Of course! There’s actually some episodes where we just improvise a few takes and those are the ones that end up getting in. For instance, the actor that plays “Fat Professor” in the series is an improviser in New York named Will Hines and we often let him go off script because of the things he ends up saying improvised are a lot funnier than what we’ve written. And also, in the episode “Drinking Game,” there was one line that I could just not remember—even though I wrote it [laughs]—so we ended up improvising that one. Otherwise it’s pretty heavily scripted.
You do a lot of work with CollegeHumor. Are you an employee or do you just do sketches with them?
I don’t work for them, I don’t go into the offices everyday, but I’ve been working with CollegeHumor pretty regularly for the past five years.
So if you wanted to, you could just go in and pretend to work there?
Yeah! I go in, I pretend that I work there, I sit at a desk, and nobody asks questions [laughs]. Yeah, I sneak in there and steal the candy from the ninth floor.
Ooh, what’s your favorite kind of candy?
Um, oh gosh, I really like Reese’s Pieces!
So, like E.T.?
Yeah! Like E.T.
You do so many impressions in wigs. How many do you own?
I counted once and I have 42 wigs. But I counted this like, a year ago, and I have since acquired more wigs. So I have 42+ wigs.
Do you ever wear them outside of work, à la Britney or Amanda Bynes?
Oh god no, no no no. I leave that to the professional lunatics.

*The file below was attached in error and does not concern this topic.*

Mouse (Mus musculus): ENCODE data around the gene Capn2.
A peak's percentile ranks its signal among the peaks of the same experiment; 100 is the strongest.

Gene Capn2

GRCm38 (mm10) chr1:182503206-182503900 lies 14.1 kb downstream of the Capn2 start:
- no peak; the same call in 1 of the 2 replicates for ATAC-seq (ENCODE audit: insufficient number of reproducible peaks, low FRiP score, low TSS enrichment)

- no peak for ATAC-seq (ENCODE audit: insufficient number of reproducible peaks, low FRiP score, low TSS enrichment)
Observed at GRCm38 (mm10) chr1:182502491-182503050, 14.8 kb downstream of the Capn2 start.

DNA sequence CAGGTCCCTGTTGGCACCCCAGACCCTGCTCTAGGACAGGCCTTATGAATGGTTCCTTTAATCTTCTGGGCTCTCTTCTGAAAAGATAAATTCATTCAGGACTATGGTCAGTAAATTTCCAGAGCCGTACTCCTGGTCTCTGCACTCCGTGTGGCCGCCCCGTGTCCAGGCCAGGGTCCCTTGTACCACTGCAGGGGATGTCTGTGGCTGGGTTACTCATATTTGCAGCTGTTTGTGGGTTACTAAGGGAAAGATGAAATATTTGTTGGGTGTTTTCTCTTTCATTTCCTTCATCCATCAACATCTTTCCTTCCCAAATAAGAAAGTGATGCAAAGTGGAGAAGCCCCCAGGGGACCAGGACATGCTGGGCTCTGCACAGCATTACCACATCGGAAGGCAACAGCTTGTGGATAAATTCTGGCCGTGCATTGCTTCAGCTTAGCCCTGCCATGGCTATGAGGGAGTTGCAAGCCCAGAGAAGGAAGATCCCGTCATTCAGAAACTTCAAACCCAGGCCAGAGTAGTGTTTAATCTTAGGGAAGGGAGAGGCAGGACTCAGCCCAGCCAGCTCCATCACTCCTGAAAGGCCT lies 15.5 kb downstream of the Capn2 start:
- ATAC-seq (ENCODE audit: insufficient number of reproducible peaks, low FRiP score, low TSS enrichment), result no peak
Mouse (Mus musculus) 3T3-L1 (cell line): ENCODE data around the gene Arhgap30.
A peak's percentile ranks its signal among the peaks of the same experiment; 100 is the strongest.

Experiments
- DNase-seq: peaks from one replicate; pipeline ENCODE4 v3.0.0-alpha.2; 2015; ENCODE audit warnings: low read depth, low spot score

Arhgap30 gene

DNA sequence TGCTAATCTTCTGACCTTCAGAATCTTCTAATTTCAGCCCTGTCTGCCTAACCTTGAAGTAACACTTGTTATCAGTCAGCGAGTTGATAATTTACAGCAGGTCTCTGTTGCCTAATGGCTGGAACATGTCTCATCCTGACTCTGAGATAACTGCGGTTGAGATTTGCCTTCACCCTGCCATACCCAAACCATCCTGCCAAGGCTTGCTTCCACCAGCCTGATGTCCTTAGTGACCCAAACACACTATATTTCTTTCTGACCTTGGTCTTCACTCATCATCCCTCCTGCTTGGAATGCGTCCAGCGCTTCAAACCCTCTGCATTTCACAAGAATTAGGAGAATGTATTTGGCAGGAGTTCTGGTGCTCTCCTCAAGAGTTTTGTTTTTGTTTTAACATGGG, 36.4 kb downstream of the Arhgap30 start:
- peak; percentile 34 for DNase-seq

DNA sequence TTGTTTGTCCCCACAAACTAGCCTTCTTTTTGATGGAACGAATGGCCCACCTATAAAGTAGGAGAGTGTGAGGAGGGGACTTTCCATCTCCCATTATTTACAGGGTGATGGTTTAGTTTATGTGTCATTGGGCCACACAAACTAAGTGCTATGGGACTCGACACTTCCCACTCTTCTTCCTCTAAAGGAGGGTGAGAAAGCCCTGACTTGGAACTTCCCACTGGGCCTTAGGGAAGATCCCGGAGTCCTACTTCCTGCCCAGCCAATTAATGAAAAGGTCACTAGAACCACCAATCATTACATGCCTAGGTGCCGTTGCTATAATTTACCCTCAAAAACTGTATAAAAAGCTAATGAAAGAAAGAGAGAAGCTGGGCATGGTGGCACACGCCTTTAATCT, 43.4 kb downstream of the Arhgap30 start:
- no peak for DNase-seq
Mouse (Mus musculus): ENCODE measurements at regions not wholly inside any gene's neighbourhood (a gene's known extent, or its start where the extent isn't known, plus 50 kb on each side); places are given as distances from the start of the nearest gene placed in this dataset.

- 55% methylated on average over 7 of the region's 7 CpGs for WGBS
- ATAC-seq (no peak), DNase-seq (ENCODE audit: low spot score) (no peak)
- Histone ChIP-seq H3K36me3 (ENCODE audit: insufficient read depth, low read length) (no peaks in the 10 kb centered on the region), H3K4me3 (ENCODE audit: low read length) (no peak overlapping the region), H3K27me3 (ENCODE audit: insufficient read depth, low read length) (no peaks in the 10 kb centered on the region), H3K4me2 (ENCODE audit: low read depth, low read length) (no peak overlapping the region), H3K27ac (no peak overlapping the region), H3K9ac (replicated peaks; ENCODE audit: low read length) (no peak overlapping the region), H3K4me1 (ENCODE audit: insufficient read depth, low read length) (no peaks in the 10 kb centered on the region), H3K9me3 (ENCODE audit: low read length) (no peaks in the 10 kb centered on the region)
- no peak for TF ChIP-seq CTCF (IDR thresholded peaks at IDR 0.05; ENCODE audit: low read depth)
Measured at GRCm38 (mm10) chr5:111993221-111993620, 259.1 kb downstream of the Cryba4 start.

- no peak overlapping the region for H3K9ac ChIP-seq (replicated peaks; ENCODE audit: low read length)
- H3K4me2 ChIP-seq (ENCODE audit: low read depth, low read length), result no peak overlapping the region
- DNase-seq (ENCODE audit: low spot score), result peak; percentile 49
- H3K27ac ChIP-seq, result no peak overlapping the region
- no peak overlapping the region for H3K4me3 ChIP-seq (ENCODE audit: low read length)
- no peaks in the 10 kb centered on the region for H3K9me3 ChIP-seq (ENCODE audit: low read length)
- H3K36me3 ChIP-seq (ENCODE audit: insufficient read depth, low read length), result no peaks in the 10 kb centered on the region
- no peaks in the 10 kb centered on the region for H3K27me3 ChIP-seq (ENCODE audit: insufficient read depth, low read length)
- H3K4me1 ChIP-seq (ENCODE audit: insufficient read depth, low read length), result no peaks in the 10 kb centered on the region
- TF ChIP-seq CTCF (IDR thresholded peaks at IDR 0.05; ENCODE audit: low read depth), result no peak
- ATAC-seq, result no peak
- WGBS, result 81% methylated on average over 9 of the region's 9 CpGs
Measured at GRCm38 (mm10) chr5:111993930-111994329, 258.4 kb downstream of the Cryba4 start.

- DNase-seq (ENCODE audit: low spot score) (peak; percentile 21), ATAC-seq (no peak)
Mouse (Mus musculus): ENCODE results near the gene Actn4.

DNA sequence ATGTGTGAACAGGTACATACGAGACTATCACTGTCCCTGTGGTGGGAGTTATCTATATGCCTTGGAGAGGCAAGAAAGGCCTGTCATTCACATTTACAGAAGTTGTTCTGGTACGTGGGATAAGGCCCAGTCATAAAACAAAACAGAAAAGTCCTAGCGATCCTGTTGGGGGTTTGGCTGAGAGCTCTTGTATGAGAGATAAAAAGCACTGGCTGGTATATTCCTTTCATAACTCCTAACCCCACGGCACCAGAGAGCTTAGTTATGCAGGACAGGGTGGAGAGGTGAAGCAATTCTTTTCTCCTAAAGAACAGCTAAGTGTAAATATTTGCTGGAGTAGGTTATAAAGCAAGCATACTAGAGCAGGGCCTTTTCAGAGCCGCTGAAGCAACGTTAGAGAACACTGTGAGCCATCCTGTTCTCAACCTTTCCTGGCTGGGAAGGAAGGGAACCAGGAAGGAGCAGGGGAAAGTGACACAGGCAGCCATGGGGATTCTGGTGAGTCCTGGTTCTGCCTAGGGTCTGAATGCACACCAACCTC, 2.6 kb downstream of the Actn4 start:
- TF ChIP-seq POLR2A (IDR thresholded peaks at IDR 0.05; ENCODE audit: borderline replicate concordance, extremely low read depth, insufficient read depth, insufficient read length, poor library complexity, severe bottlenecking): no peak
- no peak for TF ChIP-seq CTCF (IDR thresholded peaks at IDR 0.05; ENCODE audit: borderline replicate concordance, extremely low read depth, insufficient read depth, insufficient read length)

Since you do celebrity impressions, would you ever consider an Amanda Bynes impression?
No. It’s a little sad; I just feel bad. I just want to buy her a cup of coffee and give her life advice. Take her under my wing and let her crash on my couch for the week. But I just want to be sensitive to that. With Mary-Kate it’s not so much making fun of her, but it’s a caricature that’s loosely based on her life. I feel like also with Mary-Kate, she’s not in the limelight the way that Amanda is all over Twitter and the gossip magazines.
So what’s the styling like for Very Mary-Kate?
Well, when it first started out, I acquired a whole lot of cheap but fancy looking baggy clothes, kimonos and a lot of jewelry from the downtown New York stores. The styling, I would say, is layered… lots of baggy sweaters, accessories and jewelry—so much so that it makes my hands heavy.
So the Very Mary-Kate hands are as real as the joke?
I’m legitimately struggling to lift my hands.
So off camera, what is your personal style like?
I would say… lacking (laughs). My style is probably wearing the same jeans three days in a row and I like to be comfortable so whatever it is that I’m wearing will be more comfortable looking than fashionable looking.
So, tell me about your new CollegeHumor series, Precious Plum. It’s a take on Here Comes Honey Boo Boo, which I love.
I’m also a huge fan of Honey Boo Boo and Toddlers & Tiaras… I kind of have terrible taste in television. So we wanted to parody it in some way so the series is between Plum and Mama on their way to and from pageants all over the country. So it’s watching them try to get there on time and struggle to live the most fun and adventurous lives as they do it, and not making the best decisions along the way.
How long does it take Josh Ruben, who plays Mama, to get into his outfit?